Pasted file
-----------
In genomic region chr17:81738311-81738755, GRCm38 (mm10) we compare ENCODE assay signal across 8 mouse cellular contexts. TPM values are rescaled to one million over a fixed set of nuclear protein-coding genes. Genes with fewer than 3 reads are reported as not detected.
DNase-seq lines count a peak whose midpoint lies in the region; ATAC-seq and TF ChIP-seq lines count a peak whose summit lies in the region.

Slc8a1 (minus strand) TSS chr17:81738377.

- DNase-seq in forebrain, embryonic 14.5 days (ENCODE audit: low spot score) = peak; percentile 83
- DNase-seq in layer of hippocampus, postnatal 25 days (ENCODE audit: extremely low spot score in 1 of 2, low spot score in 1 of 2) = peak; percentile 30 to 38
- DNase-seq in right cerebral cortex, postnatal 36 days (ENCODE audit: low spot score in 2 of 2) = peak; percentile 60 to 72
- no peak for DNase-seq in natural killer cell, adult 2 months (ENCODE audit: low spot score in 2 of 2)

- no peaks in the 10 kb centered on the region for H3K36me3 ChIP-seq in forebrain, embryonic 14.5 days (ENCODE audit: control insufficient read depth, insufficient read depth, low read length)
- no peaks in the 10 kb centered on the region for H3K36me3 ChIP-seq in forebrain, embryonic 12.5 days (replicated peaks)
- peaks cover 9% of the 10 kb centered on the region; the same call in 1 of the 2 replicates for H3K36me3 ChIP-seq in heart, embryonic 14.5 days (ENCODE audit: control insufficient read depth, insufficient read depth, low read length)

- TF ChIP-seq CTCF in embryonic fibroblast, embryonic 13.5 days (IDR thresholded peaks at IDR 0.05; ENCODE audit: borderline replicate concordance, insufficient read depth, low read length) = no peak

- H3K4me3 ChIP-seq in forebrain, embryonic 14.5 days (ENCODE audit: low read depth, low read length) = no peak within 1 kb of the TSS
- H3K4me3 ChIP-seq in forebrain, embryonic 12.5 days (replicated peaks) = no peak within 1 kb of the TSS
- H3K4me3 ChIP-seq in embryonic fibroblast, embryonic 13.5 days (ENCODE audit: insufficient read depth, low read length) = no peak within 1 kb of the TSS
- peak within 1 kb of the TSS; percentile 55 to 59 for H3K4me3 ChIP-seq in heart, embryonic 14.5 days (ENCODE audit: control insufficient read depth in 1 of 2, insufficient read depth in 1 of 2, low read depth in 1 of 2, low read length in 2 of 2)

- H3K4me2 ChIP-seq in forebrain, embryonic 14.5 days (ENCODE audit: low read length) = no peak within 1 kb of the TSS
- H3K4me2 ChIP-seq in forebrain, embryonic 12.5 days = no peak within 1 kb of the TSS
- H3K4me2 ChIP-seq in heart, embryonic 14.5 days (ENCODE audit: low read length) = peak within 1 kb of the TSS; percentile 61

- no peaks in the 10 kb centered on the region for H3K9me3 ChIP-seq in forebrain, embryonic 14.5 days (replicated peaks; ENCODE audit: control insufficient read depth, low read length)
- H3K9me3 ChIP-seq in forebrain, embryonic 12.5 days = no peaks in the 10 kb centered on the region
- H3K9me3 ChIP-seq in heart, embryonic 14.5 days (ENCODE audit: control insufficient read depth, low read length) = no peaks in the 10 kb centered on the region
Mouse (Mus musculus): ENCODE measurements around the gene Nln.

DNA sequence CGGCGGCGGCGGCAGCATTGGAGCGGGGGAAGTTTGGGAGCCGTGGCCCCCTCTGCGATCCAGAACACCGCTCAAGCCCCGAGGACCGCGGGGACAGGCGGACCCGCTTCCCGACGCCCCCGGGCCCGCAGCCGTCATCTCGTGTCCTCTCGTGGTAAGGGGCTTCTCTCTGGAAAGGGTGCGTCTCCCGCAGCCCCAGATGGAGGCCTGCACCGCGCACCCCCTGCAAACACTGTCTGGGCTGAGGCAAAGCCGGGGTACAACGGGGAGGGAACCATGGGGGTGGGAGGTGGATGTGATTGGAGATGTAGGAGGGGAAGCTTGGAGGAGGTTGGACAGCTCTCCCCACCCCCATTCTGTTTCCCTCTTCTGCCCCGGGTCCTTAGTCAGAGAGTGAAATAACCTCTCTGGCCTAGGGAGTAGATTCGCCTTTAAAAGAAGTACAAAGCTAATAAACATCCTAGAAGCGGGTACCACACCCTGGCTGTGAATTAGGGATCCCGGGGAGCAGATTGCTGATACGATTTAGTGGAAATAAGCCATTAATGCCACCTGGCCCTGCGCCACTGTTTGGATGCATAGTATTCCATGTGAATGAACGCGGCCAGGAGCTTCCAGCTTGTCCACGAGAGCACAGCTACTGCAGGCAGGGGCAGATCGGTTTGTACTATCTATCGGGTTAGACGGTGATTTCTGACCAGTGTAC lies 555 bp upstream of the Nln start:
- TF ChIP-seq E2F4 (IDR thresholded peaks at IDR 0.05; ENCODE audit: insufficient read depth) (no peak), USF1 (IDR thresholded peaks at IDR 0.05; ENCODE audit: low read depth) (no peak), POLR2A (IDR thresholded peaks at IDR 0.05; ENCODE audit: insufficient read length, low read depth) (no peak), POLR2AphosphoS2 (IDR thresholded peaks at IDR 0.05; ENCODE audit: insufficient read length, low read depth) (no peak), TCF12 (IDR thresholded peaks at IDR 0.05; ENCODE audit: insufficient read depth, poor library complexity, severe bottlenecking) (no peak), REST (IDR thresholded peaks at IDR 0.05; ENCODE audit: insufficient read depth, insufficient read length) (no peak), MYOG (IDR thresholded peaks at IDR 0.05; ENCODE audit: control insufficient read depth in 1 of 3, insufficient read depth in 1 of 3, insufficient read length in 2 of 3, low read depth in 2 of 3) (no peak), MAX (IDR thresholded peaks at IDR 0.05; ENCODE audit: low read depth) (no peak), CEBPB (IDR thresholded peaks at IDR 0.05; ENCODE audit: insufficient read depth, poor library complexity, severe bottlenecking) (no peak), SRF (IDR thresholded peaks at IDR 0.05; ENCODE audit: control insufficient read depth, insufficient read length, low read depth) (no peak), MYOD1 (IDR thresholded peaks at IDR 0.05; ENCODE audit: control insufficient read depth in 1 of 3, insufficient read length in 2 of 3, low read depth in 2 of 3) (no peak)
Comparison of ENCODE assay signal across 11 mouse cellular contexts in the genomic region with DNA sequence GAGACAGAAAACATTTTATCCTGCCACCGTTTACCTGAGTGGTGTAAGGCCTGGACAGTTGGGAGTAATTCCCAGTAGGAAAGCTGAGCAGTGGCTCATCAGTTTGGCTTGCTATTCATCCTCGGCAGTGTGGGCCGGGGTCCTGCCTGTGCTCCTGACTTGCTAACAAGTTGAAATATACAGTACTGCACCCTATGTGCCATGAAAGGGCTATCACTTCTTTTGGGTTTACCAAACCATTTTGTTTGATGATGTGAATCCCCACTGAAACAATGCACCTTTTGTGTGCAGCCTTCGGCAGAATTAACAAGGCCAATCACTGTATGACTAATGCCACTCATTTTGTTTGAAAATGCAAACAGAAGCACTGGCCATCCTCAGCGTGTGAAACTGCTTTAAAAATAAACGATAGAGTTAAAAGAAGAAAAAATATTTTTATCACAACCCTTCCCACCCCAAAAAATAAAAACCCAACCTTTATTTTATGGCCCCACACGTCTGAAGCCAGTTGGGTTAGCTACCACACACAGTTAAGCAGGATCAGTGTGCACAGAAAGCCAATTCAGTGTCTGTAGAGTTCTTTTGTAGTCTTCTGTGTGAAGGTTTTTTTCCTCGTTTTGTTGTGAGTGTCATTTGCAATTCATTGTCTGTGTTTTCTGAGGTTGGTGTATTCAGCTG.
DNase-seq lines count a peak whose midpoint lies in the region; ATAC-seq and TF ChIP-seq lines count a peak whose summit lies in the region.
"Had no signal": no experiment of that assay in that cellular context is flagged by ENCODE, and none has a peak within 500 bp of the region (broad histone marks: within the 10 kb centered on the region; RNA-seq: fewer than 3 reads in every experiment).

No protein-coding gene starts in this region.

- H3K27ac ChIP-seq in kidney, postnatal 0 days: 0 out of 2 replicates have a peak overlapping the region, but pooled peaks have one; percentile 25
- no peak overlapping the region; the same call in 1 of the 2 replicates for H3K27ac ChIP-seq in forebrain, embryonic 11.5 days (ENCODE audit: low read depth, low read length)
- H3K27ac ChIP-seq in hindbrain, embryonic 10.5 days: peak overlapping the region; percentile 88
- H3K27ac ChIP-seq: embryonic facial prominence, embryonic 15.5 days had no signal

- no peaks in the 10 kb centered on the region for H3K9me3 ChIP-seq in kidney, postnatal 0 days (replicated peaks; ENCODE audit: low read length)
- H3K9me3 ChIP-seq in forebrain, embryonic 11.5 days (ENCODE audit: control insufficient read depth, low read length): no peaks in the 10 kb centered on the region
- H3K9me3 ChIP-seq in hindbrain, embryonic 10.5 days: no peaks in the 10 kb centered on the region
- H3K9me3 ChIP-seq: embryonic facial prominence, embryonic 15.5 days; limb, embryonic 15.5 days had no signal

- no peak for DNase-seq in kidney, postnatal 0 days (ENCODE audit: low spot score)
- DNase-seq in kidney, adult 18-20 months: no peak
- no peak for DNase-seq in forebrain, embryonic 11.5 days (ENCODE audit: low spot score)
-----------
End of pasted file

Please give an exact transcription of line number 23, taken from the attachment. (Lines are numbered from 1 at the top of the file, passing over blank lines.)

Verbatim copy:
DNA sequence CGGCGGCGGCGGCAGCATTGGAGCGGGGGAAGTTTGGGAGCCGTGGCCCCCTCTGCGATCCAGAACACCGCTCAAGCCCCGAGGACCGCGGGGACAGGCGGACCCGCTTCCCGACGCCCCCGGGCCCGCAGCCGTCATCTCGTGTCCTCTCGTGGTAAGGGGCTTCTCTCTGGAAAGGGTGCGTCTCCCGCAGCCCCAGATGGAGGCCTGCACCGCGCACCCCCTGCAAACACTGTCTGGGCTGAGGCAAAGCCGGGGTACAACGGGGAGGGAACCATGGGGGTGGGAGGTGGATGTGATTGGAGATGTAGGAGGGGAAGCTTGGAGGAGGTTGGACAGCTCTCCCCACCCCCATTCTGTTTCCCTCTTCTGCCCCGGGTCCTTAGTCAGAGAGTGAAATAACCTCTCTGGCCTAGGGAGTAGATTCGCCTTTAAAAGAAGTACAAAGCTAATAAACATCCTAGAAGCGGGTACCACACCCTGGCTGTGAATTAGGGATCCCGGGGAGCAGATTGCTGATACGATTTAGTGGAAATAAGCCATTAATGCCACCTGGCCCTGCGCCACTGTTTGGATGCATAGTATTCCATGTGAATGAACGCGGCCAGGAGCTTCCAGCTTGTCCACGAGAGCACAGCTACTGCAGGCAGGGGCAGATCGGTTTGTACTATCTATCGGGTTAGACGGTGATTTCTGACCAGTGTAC lies 555 bp upstream of the Nln start: